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How to learn solidarity?

Tuesday, 05 November 2019

A project at the University of Graz investigates what refugees give to civil society

In the wake of the major flow of refugees that started in 2015, countless volunteers have joined together to support those in need of protection. “Their work was and is essential for solidarity and peaceful coexistence in Styria,” stresses Brigitte Kukovetz of the Institute of Educational Sciences. In a project led by Annette Sprung, she analysed the volunteers’ experiences, needs, strategies and the (mostly informal and unconscious) process of their political education.
The plight of the refugees and the inadequacy of the government’s response were the driving force behind most people’s commitment to help, the researchers learned in interviews. Through their commitment, the helpers developed an awareness of their own privileges as well as a critical understanding of the global context, the reasons behind the migration flows, and politics. “In addition,” Kukovetz explains, “the volunteers had to come up with suitable arguments and take a stance because they repeatedly met with resistance from their social surroundings.” Workshops and celebrations are common activities to raise awareness among the local population of the history and needs of the refugees. In the course of demonstrations and protests against deportations, many helpers also became politically active.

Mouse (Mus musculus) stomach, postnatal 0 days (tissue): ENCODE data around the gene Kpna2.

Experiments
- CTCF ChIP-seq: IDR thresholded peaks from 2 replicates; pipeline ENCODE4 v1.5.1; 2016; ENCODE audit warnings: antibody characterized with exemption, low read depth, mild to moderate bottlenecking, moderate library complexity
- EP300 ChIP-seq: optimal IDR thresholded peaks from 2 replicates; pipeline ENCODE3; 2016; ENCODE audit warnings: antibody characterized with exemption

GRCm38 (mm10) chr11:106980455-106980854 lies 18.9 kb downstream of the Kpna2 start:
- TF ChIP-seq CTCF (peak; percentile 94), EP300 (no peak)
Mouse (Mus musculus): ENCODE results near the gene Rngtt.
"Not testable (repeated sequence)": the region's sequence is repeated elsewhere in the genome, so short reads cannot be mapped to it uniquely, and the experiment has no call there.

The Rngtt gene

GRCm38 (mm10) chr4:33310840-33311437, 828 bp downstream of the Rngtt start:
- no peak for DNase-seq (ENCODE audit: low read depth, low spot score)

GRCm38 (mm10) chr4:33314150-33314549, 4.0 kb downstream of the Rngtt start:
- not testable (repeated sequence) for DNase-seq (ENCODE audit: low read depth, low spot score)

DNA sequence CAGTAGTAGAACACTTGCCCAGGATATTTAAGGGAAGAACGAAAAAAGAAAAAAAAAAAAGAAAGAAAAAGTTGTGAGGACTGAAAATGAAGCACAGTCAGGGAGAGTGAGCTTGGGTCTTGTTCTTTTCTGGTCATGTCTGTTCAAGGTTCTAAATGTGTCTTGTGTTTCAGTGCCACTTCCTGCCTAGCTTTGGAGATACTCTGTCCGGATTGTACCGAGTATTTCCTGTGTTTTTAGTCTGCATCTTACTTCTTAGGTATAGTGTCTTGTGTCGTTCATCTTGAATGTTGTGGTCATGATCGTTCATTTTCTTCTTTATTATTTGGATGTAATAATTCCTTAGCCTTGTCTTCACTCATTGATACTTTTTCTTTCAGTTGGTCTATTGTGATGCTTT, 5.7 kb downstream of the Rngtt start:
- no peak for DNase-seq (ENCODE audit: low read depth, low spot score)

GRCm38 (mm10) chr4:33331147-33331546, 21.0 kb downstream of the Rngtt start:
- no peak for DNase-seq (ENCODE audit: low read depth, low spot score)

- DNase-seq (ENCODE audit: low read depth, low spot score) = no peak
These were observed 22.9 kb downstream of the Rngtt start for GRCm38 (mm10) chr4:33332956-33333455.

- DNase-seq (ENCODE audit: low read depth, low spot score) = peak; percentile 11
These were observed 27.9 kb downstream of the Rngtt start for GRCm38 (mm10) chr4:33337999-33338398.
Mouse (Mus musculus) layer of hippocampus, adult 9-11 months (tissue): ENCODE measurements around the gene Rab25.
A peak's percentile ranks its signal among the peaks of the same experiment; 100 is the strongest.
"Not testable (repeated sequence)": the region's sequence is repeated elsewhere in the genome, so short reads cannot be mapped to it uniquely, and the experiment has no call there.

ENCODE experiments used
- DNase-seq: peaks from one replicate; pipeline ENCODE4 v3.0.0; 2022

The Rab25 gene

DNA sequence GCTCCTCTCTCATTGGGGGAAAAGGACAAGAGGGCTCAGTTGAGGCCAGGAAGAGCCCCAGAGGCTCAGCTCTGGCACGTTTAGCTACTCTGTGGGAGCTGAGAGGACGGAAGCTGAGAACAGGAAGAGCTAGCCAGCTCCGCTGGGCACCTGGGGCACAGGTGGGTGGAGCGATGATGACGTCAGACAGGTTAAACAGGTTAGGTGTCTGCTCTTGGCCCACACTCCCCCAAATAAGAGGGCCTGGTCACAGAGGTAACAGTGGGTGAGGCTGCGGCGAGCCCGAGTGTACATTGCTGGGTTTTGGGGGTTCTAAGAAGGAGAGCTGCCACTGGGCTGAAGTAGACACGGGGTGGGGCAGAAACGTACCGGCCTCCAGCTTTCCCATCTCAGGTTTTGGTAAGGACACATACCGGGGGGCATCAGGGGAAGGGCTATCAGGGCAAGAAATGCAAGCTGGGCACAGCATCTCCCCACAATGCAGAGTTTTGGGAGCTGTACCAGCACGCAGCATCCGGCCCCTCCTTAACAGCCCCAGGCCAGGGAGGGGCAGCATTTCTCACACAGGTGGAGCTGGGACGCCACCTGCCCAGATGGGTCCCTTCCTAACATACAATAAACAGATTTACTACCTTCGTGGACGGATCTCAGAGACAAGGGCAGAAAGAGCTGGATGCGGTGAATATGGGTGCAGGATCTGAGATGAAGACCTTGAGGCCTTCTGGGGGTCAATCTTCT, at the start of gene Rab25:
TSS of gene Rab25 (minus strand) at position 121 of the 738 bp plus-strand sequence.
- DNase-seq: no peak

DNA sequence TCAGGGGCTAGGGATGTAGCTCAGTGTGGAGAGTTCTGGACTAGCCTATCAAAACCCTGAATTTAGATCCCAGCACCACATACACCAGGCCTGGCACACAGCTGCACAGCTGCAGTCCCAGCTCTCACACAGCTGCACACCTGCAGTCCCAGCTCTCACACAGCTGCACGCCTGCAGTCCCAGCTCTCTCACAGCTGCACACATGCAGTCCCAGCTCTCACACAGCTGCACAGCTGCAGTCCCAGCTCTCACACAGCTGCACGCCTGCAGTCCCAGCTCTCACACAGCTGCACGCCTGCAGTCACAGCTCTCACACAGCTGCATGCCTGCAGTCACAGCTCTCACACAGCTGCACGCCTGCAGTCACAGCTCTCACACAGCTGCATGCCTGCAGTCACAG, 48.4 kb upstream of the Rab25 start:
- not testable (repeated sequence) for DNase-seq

“However, all these measures only generated a few new supporters. It seems that only those people who already have a basic social or specific political attitude develop solidary behaviours,” the researchers sum up. Conversely, sometimes committed people give up in frustration because they are unable to cope with the adversities they encounter. These include, for example, increasing xenophobia and the ever stricter legal conditions under the conservative/right wing government, or the far-reaching experiences of loss when their “protégés” have to move away or are even deported.
At the same time, educational scientists have observed that many volunteers tend to patronise the fugitives in their care and expect certain efforts and a great deal of gratitude from them. “This is definitely a research perspective that we want to look more closely at,” says Kukovetz.

The Graz scientists will present their research results on November 7th from 2 pm to 7 pm in the Municipal Council meeting room of the Graz City Hall as part of the conference “Learning Solidarity (?): Experiences and Perspectives of Voluntary Engagement in the Field of Flight/Migration”, which is open to all interested parties. Volunteers also have the opportunity to share experiences.

The programm in detail

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